Exhaust extraction is also provided by the SEGR gas turbine system 52 using one or more extraction points 76. For example, the illustrated embodiment includes an exhaust gas (EG) supply system 78 having an exhaust gas (EG) extraction system 80 and an exhaust gas (EG) treatment system 82, which receive exhaust gas 42 from the extraction points 76, treat the exhaust gas 42, and then supply or distribute the exhaust gas 42 to various target systems. The target systems may include the EOR system 18 and/or other systems, such as a pipeline 86, a storage tank 88, or a carbon sequestration system 90. The EG extraction system 80 may include one or more conduits, valves, controls, and flow separations, which facilitate isolation of the exhaust gas 42 from the oxidant 68, the fuel 70, and other contaminants, while also controlling the temperature, pressure, and flow rate of the extracted exhaust gas 42. The EG treatment system 82 may include one or more heat exchangers (e.g., heat recovery units such as heat recovery steam generators, condensers, coolers, or heaters), catalyst systems (e.g., oxidation catalyst systems), particulate and/or water removal systems (e.g., gas dehydration units, inertial separators, coalescing filters, water impermeable filters, and other filters), chemical injection systems, solvent based treatment systems (e.g., absorbers, flash tanks, etc.), carbon capture systems, gas separation systems, gas purification systems, and/or a solvent based treatment system, exhaust gas compressors, any combination thereof. These subsystems of the EG treatment system 82 enable control of the temperature, pressure, flow rate, moisture content (e.g., amount of water removal), particulate content (e.g., amount of particulate removal), and gas composition (e.g., percentage of CO2, N2, etc.).

The extracted exhaust gas 42 is treated by one or more subsystems of the EG treatment system 82, depending on the target system. For example, the EG treatment system 82 may direct all or part of the exhaust gas 42 through a carbon capture system, a gas separation system, a gas purification system, and/or a solvent based treatment system, which is controlled to separate and purify a carbonaceous gas (e.g., carbon dioxide) 92 and/or nitrogen (N2) 94 for use in the various target systems. For example, embodiments of the EG treatment system 82 may perform gas separation and purification to produce a plurality of different streams 95 of exhaust gas 42, such as a first stream 96, a second stream 97, and a third stream 98. The first stream 96 may have a first composition that is rich in carbon dioxide and/or lean in nitrogen (e.g., a CO2 rich, N2 lean stream). The second stream 97 may have a second composition that has intermediate concentration levels of carbon dioxide and/or nitrogen (e.g., intermediate concentration CO2, N2 stream). The third stream 98 may have a third composition that is lean in carbon dioxide and/or rich in nitrogen (e.g., a CO2 lean, N2 rich stream). Each stream 95 (e.g., 96, 97, and 98) may include a gas dehydration unit, a filter, a gas compressor, or any combination thereof, to facilitate delivery of the stream 95 to a target system. In certain embodiments, the CO2 rich, N2 lean stream 96 may have a CO2 purity or concentration level of greater than approximately 70, 75, 80, 85, 90, 95, 96, 97, 98, or 99 percent by volume, and a N2 purity or concentration level of less than approximately 1, 2, 3, 4, 5, 10, 15, 20, 25, or percent by volume. In contrast, the CO2 lean, N2 rich stream 98 may have a CO2 purity or concentration level of less than approximately 1, 2, 3, 4, 5, 10, 15, 20, 25, or percent by volume, and an N2 purity or concentration level of greater than approximately 70, 75, 80, 85, 90, 95, 96, 97, 98, or 99 percent by volume. The intermediate concentration CO2, N2 stream 97 may have a CO2 purity or concentration level and/or a N2 purity or concentration level of between approximately 30 to 70, 35 to 65, 40 to 60, or 45 to 55 percent by volume. Although the foregoing ranges are merely non-limiting examples, the CO2 rich, N2 lean stream 96 and the CO2 lean, N2 rich stream 98 may be particularly well suited for use with the EOR system 18 and the other systems 84. However, any of these rich, lean, or intermediate concentration CO2 streams 95 may be used, alone or in various combinations, with the EOR system 18 and the other systems 84. For example, the EOR system 18 and the other systems 84 (e.g., the pipeline 86, storage tank 88, and the carbon sequestration system 90) each may receive one or more CO2 rich, N2 lean streams 96, one or more CO2 lean, N2 rich streams 98, one or more intermediate concentration CO2, N2 streams 97, and one or more untreated exhaust gas 42 streams (i.e., bypassing the EG treatment system 82).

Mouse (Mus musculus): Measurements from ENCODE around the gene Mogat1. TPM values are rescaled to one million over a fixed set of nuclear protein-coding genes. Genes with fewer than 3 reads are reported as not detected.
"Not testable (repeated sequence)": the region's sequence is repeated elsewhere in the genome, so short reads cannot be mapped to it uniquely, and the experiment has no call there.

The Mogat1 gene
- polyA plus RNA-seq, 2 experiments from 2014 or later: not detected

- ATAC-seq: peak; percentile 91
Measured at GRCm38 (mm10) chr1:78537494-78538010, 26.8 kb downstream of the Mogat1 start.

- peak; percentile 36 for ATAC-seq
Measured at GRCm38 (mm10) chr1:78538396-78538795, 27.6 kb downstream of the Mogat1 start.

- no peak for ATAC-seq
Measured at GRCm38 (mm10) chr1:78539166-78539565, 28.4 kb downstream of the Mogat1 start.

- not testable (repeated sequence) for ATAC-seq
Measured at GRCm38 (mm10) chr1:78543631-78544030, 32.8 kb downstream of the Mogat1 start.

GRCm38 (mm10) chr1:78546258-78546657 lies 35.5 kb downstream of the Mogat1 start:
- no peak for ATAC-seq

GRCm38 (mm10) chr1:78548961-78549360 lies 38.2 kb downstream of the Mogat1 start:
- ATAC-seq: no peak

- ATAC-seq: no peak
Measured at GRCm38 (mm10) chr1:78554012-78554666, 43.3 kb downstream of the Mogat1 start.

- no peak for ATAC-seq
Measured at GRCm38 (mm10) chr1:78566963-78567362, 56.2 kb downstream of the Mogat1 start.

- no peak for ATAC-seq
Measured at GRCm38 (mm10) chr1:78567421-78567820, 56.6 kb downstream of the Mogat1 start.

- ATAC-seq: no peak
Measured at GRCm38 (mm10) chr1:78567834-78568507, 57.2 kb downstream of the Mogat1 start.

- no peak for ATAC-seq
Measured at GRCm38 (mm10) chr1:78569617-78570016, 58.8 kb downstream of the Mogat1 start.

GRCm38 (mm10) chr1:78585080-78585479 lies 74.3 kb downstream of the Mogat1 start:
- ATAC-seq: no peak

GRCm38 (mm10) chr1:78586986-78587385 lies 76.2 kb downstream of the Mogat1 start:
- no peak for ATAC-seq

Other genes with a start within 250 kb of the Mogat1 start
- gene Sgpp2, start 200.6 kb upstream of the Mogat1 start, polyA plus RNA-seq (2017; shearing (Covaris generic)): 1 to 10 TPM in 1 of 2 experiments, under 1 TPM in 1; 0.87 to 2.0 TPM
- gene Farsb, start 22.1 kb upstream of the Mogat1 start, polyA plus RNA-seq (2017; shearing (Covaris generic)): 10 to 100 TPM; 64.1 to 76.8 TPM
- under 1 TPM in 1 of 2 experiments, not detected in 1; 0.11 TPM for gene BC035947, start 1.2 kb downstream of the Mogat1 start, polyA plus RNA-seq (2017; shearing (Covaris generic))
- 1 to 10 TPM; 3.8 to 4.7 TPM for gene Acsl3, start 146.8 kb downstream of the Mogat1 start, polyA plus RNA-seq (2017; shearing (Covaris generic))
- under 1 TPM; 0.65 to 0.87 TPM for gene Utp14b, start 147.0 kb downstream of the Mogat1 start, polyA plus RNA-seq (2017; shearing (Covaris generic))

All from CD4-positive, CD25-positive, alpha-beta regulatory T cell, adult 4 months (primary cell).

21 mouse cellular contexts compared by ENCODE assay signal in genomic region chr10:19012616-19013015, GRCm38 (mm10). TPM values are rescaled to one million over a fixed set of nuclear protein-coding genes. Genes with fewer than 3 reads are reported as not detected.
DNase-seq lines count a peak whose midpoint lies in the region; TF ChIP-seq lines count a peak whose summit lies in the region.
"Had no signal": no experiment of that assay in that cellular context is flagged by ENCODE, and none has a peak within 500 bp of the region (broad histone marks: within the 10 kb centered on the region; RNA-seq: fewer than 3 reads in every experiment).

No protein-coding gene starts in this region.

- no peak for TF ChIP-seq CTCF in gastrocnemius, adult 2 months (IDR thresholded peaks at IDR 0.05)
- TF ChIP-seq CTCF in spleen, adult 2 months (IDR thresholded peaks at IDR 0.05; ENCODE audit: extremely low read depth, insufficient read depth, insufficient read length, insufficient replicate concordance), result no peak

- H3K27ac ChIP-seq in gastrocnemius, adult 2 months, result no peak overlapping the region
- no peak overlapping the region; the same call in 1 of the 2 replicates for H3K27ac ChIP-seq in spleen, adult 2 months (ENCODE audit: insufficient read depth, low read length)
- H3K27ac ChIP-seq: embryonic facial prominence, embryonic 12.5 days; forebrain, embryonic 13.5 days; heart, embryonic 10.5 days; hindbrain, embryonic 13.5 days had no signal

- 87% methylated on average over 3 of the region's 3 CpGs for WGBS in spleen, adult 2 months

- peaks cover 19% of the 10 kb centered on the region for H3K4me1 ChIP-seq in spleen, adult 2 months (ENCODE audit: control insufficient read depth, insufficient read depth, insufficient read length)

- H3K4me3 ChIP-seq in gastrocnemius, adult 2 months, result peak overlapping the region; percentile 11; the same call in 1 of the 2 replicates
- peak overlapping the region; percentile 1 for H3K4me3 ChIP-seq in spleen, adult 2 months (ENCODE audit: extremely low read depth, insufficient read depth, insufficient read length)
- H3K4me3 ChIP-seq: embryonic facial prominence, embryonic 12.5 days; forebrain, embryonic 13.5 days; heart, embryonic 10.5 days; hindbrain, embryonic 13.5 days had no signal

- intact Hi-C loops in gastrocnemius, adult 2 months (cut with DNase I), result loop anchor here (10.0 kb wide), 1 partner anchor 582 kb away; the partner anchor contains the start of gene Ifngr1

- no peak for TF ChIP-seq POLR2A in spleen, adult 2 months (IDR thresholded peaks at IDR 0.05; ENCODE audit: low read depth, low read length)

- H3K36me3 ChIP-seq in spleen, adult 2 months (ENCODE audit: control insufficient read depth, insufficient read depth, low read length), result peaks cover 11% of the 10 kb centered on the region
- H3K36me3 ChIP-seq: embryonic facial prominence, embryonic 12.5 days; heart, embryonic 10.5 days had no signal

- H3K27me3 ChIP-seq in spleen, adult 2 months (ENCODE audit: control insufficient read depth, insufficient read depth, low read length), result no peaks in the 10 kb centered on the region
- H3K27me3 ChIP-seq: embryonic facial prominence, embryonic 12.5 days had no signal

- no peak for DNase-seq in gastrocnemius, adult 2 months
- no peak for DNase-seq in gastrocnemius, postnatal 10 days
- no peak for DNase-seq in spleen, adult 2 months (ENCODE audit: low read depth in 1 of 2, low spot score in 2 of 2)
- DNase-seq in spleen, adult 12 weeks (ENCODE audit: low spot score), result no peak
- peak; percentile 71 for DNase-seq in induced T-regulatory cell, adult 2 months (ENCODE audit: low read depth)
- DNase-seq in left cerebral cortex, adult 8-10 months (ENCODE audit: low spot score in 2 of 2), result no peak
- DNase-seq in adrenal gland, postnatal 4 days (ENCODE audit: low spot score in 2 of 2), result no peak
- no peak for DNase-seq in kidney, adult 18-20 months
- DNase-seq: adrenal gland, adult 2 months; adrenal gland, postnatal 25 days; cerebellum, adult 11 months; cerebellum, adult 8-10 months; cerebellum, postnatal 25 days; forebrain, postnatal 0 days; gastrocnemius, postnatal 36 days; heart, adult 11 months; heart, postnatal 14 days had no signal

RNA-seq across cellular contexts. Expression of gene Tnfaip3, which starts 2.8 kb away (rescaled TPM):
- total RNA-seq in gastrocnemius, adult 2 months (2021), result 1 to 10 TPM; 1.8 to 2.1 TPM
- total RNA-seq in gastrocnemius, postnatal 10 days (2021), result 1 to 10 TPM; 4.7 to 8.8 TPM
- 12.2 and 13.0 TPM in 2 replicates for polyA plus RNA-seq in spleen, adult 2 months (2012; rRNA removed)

The EG extraction system 80 extracts the exhaust gas 42 at one or more extraction points 76 along the compressor section, the combustor section, and/or the turbine section, such that the exhaust gas 42 may be used in the EOR system 18 and other systems 84 at suitable temperatures and pressures. The EG extraction system 80 and/or the EG treatment system 82 also may circulate fluid flows (e.g., exhaust gas 42) to and from the EG processing system 54. For example, a portion of the exhaust gas 42 passing through the EG processing system 54 may be extracted by the EG extraction system 80 for use in the EOR system 18 and the other systems 84. In certain embodiments, the EG supply system 78 and the EG processing system 54 may be independent or integral with one another, and thus may use independent or common subsystems. For example, the EG treatment system 82 may be used by both the EG supply system 78 and the EG processing system 54. Exhaust gas 42 extracted from the EG processing system 54 may undergo multiple stages of gas treatment, such as one or more stages of gas treatment in the EG processing system 54 followed by one or more additional stages of gas treatment in the EG treatment system 82.